Black Mountain College

Black Mountain College was an experimental school founded in the middle of the twentieth century on the principles of balancing academics, arts, and manual labor within a democratic, communal society to create “complete” people. The environment was so conducive to interdisciplinary work and experimentation that it proved to be one of the most important settings for twentieth-century artists in their quest to revolutionize modern art.

Many of the school’s faculty and students were or would go on to become highly influential in the arts, including such people as Josef and Anni Albers, Ruth Asawa, Walter Gropius, Robert Motherwell, Dorothea Rockburne, Cy Twombly, Robert Rauschenberg, Merce Cunningham, John Cage, Buckminster Fuller, Franz Kline, Willem and Elaine de Kooning and Allen Ginsberg, among others.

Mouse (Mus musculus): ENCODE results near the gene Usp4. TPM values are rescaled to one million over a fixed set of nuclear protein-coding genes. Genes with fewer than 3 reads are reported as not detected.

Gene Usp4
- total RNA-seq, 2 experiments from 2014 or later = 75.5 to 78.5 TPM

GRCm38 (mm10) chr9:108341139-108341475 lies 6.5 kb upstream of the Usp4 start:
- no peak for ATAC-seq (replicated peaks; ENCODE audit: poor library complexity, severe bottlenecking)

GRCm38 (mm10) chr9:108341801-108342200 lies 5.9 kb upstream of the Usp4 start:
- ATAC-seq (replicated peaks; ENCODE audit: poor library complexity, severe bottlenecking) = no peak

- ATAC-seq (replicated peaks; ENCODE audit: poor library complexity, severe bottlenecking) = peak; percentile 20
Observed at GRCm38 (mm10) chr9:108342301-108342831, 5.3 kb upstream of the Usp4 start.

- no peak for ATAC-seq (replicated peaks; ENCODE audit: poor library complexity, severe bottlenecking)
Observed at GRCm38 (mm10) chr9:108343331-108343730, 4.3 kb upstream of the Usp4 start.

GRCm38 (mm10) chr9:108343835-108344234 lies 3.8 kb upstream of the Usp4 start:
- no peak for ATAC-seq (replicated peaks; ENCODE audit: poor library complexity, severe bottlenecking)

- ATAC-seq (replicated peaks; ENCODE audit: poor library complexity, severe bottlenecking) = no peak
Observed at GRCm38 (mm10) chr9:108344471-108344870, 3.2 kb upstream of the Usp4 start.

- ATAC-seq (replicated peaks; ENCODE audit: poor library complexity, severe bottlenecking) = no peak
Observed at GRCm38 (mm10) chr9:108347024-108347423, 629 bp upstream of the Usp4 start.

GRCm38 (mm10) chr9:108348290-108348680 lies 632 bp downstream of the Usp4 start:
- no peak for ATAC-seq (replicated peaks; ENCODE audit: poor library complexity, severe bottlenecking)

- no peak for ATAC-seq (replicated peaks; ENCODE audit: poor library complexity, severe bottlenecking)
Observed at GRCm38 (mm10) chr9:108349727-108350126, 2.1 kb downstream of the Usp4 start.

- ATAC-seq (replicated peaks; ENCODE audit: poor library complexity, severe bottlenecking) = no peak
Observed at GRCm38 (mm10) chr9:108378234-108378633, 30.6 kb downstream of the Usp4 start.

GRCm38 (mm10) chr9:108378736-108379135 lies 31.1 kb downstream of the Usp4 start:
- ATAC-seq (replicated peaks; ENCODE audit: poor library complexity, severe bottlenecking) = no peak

While Black Mountain College existed for only twenty-four years from 1933 to 1957, it left an indelible mark on the American art scene. Today, the Black Mountain College Museum + Arts Center (BMCM+AC) preserves and continues the unique legacy of educational and artistic innovation of Black Mountain College and achieves this mission through collection, conservation, and educational activities including exhibitions, publications, and public programs.